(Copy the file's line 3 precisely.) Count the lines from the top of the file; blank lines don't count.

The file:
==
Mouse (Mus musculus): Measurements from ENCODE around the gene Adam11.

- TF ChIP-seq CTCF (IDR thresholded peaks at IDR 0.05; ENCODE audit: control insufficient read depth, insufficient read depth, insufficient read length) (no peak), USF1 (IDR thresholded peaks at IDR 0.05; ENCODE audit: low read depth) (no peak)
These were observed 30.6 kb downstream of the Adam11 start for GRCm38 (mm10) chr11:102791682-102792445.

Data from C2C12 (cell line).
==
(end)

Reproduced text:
These were observed 30.6 kb downstream of the Adam11 start for GRCm38 (mm10) chr11:102791682-102792445.